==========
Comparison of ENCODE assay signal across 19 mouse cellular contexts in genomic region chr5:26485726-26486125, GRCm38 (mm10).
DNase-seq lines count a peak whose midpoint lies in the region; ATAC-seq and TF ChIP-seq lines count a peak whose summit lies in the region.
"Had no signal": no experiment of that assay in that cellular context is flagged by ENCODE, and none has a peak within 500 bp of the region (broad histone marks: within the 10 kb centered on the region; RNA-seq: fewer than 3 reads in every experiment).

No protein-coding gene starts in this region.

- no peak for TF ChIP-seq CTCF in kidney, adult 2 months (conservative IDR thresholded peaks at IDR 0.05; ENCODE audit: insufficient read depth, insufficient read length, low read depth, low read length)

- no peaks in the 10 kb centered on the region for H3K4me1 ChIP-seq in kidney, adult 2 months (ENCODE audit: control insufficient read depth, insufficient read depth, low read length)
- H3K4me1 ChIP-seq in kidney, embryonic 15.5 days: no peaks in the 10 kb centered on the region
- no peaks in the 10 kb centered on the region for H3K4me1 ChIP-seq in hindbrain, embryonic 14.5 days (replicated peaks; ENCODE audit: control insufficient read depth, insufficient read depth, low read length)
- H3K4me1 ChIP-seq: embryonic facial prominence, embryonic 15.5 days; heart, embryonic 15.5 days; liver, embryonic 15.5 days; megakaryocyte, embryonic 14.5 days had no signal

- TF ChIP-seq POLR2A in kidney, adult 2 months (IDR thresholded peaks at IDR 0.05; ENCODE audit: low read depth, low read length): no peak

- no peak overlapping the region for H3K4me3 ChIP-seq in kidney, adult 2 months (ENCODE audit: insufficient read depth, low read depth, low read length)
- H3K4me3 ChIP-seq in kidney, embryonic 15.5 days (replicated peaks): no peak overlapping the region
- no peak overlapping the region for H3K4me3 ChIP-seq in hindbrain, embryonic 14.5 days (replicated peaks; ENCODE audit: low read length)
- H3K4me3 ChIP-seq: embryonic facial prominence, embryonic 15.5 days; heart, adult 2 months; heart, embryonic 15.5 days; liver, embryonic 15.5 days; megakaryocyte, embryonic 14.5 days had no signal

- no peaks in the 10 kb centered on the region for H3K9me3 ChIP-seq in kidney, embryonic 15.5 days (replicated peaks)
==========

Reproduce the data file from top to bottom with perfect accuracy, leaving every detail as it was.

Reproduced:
Comparison of ENCODE assay signal across 19 mouse cellular contexts in genomic region chr5:26485726-26486125, GRCm38 (mm10).
DNase-seq lines count a peak whose midpoint lies in the region; ATAC-seq and TF ChIP-seq lines count a peak whose summit lies in the region.
"Had no signal": no experiment of that assay in that cellular context is flagged by ENCODE, and none has a peak within 500 bp of the region (broad histone marks: within the 10 kb centered on the region; RNA-seq: fewer than 3 reads in every experiment).

No protein-coding gene starts in this region.

- no peak for TF ChIP-seq CTCF in kidney, adult 2 months (conservative IDR thresholded peaks at IDR 0.05; ENCODE audit: insufficient read depth, insufficient read length, low read depth, low read length)

- no peaks in the 10 kb centered on the region for H3K4me1 ChIP-seq in kidney, adult 2 months (ENCODE audit: control insufficient read depth, insufficient read depth, low read length)
- H3K4me1 ChIP-seq in kidney, embryonic 15.5 days: no peaks in the 10 kb centered on the region
- no peaks in the 10 kb centered on the region for H3K4me1 ChIP-seq in hindbrain, embryonic 14.5 days (replicated peaks; ENCODE audit: control insufficient read depth, insufficient read depth, low read length)
- H3K4me1 ChIP-seq: embryonic facial prominence, embryonic 15.5 days; heart, embryonic 15.5 days; liver, embryonic 15.5 days; megakaryocyte, embryonic 14.5 days had no signal

- TF ChIP-seq POLR2A in kidney, adult 2 months (IDR thresholded peaks at IDR 0.05; ENCODE audit: low read depth, low read length): no peak

- no peak overlapping the region for H3K4me3 ChIP-seq in kidney, adult 2 months (ENCODE audit: insufficient read depth, low read depth, low read length)
- H3K4me3 ChIP-seq in kidney, embryonic 15.5 days (replicated peaks): no peak overlapping the region
- no peak overlapping the region for H3K4me3 ChIP-seq in hindbrain, embryonic 14.5 days (replicated peaks; ENCODE audit: low read length)
- H3K4me3 ChIP-seq: embryonic facial prominence, embryonic 15.5 days; heart, adult 2 months; heart, embryonic 15.5 days; liver, embryonic 15.5 days; megakaryocyte, embryonic 14.5 days had no signal

- no peaks in the 10 kb centered on the region for H3K9me3 ChIP-seq in kidney, embryonic 15.5 days (replicated peaks)